I remember going to Sammy’s birthday party when I was 10 years old. It was that awkward intersection of dutiful and obligated parents, already-disheveled boys and girls dressed in their party duds, and the games of freeze tag that allowed prepubescents to run and contact other people and work out that pre-teen angst.
A seminal moment of my life took place at Sammy’s party, and sad as this may be, I always go back to it and think, “This is how God deals with me.” We were playing one of these tag games as the mommies looked on wearily. John came at me a little too aggressively. I knocked his hand away from pushing at my shoulders. He shoved me hard. Twice.
I remember feeling hurt and angry, but that wasn’t the worst of it. I looked over at my mother, wordlessly pleading for her to come and defend me. She returned my pleading eyes with disengagement and then looked away. In that moment, I told myself two things:
1. I am not worth defending.
2. I am on my own.
I have rehearsed these conclusions at every hard turn in life: after a bad break-up, when friends have betrayed my trust, when I have been treated unfairly. These conclusions have cozied up to my life’s narrative.
At church, we’re reading a book by Dan Allender called To Be Told. The book describes how each of us can discover the glorious story that God is writing in our lives. Part of the book speaks of names–how we have been labeled, and how we live out our labels, even if those labels are not of God. I tearfully read through that part of the book, recalling all too easily the labels I pinned on myself, a thorny corsage from Sammy’s party.
After a while, our labels interpret the stories in our lives. My boyfriend broke up with me because I am disposable. I struggle to connect with people at church because I am forgettable. God allowed that person to take advantage of me because He abandoned me.
Labels patchwork our souls with a tidy, succinct inaccuracy. They deftly remind us of what we deserve and keep us penned in with low expectations. The labels wrap themselves around us and, with tight embrace, whisper to us that they are God’s will. Be still and know that you are disposable. They convince us that true intimacy with God comes through accepting the label without striving for more. Labels can suffocate hope, and at the very least, thwart creativity.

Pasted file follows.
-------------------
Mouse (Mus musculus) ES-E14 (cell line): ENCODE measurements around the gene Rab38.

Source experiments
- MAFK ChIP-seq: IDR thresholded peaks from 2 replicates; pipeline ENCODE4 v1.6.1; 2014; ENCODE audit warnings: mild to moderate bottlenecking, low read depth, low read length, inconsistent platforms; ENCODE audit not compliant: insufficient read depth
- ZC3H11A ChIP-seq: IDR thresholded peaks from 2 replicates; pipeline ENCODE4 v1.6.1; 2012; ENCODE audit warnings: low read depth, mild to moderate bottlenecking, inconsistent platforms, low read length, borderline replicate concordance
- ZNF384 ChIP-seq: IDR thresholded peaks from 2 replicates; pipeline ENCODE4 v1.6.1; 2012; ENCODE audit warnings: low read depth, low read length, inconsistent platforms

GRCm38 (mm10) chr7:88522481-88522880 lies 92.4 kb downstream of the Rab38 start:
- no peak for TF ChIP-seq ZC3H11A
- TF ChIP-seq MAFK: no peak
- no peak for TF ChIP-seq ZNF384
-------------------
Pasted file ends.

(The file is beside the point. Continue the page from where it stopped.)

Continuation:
But God does not label; He names. Labels describe a feeling or circumstance, names describe who you are. God encourages us by name.
Take the story of Abram. Abram means “exalted father,” which must have been a constant reminder to the man of his father’s legacy and his own childlessness. His own name made a mockery of him. God knew that He would establish His chosen people through the child of Abraham and Sarah, but there were 23 years between that promise and its fulfillment. Twenty -three years of doubt, meddling, lying, and even the taking of an Egyptian slave to force God’s hand. Twenty-three years of labels: illegitimate father, user, doubter.
But God, well aware of Abram’s labels, encouraged him by giving him a new name: Abraham, “father of many” (you can read about this in Genesis 17). God renamed Abraham based on His plan and His glory. Abraham was able to push forward in faith into the unknown through God’s encouragement that labels did not define him–God’s covenant did.
What’s true for a Biblical patriarch is also true for us. Though we may be influenced by our doubts, our sins, or wrongdoing done against us, those circumstances are not our name. Our name is defined by the spaces of grace and perseverance in our lives that only God creates. Those spaces of grace are our opportunity for freedom from the chains of labels. Freedom to push forward into the unknown.
God’s covenant to believers is that He will never leave or forsake us, and no one can take us from His hand. He has paid the ultimate price for us through the blood of Jesus; He won’t back down on His love or fidelity. He knows us by name and has taken great care to write that name in the Book of Life.
It has been an act of worship for me to dig through the hard places in my life, find God’s hand through it all, and discover my true name. There are some days I don’t wish to revisit. The same may be true for you.
Tears still come to my eyes when I think of 10-year-old me, pleading for rescue, getting shoved, feeling abandoned. It’s a struggle to rip the label off because I have felt so alone and indefensible many times since then.
Now I know that in that moment so many years ago, God was showing me my name, and it could not be found in my mother’s eyes or John’s shoves. My name is from God alone.
My name is Still Standing.
What’s your name?
Sharifa Stevens is a wife and mother, singer, and writer. She earned a B.A. from Columbia University and a Master of Theology degree from Dallas Theological Seminary. She lives in Dallas.
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